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Warrior CNC carving

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Project by LegoJack posted 03-01-2020 02:43 AM 1010 views 1 time favorited 9 comments Add to Favorites Watch

A model I got for a few bucks on ebay a while ago I finally found time to carve. After carving I applied 2 coats of shellac, then covered it in brown oil paint and wiped the excess off with a mineral spirits soaked ragged. The paint gives it a lot more depth than simply leaving it plain would have.

I’m really happy with how it worked out. I’m especially impressed with the level of detail I got out of a 1/8” ball nose bit on the finishing path, I had considered using a tapered ball nose with a 0.5mm tip, but wanted to try something larger to save time and energy.

I’ve been tracking time as I work on projects lately to help myself better track the machine time and labor that goes into some of this stuff for when I try to sell my work. Not sure why I felt compelled to include it but someone might find it useful:

Prep time:
  1. Surfacing boards: 00:15:20
  2. glue up: 00:05:00
  3. Machine setup: 00:05:00

Carve time:

  1. 1/4” roughing bit: 00:52:27
  2. 1/8” ball nose finishing: 09:21:41
  3. 1/8 profile pass: 00:05:20

Post-processing:

  1. cut out: 00:10:45
  2. cleaning edges: 00:05:25
  3. Applying shellac(2 coats, not counting wait time): 00:03:22
  4. paint/wiping: 00:48:50

Total time: 11:53:10





9 comments so far

View PaulDoug's profile

PaulDoug

2659 posts in 3040 days


#1 posted 03-01-2020 03:15 AM

Wow, that is awesome.

-- “We all die. The goal isn't to live forever; the goal is to create something that will.” - Chuck Palahniuk

View Desert_Woodworker's profile

Desert_Woodworker

8778 posts in 2550 days


#2 posted 03-01-2020 01:12 PM

Nice project. What would it cost to be able to sell it? From just your machine “time @ $50 per hour = $450” in addition to the other time/cost best of luck.
At least you have a beautiful keepsake…

-- Desert_Woodworker

View splintergroup's profile (online now)

splintergroup

6354 posts in 2558 days


#3 posted 03-01-2020 02:57 PM

Thanks for the time info, I was going to ask 8^)

View Phil32's profile

Phil32

1637 posts in 1239 days


#4 posted 03-01-2020 06:25 PM

Do I read that right? 10+ hours of carving time?

-- You know, this site doesn't require woodworking skills, but you should know how to write.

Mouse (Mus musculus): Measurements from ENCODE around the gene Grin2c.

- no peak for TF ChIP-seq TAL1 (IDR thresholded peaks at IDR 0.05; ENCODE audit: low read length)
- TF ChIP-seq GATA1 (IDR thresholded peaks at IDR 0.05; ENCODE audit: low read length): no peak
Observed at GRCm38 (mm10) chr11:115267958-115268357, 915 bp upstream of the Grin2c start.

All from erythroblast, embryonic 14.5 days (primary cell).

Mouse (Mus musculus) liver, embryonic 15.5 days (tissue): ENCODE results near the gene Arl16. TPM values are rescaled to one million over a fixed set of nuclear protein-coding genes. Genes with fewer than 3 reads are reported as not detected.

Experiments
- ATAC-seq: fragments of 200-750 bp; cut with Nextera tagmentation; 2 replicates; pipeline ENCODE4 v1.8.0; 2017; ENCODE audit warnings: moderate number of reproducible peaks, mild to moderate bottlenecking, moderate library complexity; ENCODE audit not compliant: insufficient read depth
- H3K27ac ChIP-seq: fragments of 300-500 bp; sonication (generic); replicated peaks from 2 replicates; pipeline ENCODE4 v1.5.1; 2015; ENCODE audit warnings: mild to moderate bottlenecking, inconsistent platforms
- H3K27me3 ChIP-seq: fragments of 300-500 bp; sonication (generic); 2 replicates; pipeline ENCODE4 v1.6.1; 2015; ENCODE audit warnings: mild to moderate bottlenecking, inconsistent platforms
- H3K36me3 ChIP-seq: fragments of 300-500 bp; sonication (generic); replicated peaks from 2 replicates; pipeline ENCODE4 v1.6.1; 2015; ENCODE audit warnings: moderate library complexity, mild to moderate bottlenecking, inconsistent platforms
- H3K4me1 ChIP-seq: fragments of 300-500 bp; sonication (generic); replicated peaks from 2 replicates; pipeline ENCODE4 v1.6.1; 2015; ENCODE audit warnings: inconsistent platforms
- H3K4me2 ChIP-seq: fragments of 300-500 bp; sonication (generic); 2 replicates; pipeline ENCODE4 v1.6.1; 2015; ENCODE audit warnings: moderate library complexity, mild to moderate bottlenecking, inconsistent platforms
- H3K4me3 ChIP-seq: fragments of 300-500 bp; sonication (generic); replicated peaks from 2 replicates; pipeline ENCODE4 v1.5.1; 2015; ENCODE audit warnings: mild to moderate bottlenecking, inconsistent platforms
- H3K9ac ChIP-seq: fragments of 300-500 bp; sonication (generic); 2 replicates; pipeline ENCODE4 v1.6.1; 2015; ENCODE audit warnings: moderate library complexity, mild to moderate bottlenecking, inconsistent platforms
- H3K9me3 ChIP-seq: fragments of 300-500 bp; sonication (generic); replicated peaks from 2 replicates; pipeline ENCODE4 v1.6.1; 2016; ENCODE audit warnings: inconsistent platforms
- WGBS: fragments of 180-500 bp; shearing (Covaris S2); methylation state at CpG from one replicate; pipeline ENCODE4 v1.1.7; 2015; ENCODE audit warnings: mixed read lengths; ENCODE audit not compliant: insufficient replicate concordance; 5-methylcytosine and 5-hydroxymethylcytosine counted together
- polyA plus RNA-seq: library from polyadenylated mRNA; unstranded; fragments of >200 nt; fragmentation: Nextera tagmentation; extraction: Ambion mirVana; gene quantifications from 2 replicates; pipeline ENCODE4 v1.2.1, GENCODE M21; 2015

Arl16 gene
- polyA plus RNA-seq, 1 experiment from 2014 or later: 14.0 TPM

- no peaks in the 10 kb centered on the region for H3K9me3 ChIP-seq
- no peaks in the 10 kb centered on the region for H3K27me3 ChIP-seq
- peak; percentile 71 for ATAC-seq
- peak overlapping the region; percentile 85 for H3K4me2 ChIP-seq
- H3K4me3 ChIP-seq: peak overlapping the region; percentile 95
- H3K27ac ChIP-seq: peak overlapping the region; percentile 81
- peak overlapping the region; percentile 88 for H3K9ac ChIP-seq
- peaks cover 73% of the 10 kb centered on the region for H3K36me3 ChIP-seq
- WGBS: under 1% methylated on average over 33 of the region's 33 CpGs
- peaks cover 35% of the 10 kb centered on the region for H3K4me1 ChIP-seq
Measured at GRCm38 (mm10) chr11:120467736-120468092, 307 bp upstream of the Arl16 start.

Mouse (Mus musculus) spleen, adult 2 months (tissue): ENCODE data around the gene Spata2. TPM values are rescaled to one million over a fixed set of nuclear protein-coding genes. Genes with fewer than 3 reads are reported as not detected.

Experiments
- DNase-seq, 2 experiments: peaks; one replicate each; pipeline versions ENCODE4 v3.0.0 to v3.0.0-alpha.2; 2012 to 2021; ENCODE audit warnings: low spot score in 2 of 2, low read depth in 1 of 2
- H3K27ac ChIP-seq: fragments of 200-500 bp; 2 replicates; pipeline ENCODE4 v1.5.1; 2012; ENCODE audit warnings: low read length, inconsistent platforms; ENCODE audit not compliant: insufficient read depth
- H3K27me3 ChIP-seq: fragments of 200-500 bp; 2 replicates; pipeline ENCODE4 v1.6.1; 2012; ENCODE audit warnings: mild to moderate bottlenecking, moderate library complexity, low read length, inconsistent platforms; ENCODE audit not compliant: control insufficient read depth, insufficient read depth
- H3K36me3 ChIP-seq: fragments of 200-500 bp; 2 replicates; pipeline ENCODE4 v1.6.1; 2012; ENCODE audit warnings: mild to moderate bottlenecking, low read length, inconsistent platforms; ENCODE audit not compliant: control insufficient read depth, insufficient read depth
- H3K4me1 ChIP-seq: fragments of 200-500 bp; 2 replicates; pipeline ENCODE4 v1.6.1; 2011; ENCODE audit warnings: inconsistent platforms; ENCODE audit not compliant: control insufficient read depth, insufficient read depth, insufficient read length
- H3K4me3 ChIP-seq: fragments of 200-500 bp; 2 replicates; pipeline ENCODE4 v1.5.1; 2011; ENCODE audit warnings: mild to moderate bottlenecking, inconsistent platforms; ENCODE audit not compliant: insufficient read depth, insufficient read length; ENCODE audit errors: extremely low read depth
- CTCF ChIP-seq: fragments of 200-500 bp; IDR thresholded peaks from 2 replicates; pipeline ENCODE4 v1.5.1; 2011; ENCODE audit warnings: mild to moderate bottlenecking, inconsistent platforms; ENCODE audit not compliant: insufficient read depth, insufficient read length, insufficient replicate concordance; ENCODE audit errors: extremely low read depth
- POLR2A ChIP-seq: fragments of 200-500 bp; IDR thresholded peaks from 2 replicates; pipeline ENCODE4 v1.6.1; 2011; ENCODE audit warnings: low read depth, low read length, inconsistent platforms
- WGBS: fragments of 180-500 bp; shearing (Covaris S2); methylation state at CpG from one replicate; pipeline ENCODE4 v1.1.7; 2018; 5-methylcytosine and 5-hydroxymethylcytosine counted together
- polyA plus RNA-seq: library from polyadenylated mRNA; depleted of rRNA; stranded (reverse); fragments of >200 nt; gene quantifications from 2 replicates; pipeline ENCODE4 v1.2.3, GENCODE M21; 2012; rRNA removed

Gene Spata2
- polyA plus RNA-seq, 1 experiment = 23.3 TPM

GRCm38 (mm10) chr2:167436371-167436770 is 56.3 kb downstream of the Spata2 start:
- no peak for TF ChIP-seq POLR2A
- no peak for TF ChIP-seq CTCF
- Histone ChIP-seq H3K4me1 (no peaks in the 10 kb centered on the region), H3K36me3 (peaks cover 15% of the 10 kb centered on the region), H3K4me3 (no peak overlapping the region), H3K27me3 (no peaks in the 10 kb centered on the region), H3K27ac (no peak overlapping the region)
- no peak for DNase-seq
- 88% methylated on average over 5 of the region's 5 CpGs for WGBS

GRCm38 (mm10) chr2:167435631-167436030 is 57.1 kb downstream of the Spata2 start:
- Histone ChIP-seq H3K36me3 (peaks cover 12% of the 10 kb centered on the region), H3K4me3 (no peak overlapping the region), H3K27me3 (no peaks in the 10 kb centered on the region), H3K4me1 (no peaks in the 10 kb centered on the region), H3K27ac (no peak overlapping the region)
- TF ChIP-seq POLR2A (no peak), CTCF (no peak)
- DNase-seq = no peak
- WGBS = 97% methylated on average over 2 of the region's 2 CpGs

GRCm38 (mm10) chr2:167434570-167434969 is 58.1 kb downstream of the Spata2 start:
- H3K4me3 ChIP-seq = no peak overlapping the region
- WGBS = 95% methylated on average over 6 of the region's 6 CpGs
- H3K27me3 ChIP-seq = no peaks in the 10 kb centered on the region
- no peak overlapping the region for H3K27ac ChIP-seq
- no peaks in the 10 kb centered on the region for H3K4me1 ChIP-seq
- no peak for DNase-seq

View LegoJack's profile

LegoJack

24 posts in 1149 days


#5 posted 03-01-2020 06:56 PM

That’s the time it took for this one, Phil.

Part of the reason is I only used a 1/8” ball nose bit to do the finishing pass on the carve and was somewhat cautious with my feedrate because this was the first carving I’ve done of this size on my CNC. If I were to sell these I’d do two finishing passes, the first with a 1/4” or even 1/2” ball nose bit to quickly get through most of the process, then do the second finishing pass going over ONLY the areas that had fine details.

I could most likely drastically reduce the carve time significantly that way.

View kaetamer135's profile

kaetamer135

17 posts in 3570 days


#6 posted 03-02-2020 12:46 PM

Interested in your paint technique. After shellac, did you allow paint to dry then wipe? Wipe off immediately? Water or oil based paint? What did you use to seal project after painting?
Thanks.

View therealSteveN's profile

therealSteveN

9388 posts in 1910 days


#7 posted 03-03-2020 03:56 AM

I like it. Thanks for the data, but mostly for sharing this guy, and his cub with us.

-- Think safe, be safe

View LegoJack's profile

LegoJack

24 posts in 1149 days


#8 posted 03-08-2020 12:08 AM

Kaetamer135:

I used oil paint. I would put a thin layer on and generally only give it 2-3 minutes to dry before wiping it off with an old t-shirt with a small amount of mineral spirits on it(I just wanted to wipe away the paint, not leave any on the piece). It took a while to be satisfied with the look, at which point I let it dry overnight before applying a final lacquer finish

View kaetamer135's profile

kaetamer135

17 posts in 3570 days


#9 posted 03-08-2020 01:39 PM

Appreciate the info, thanks. Got to try it…

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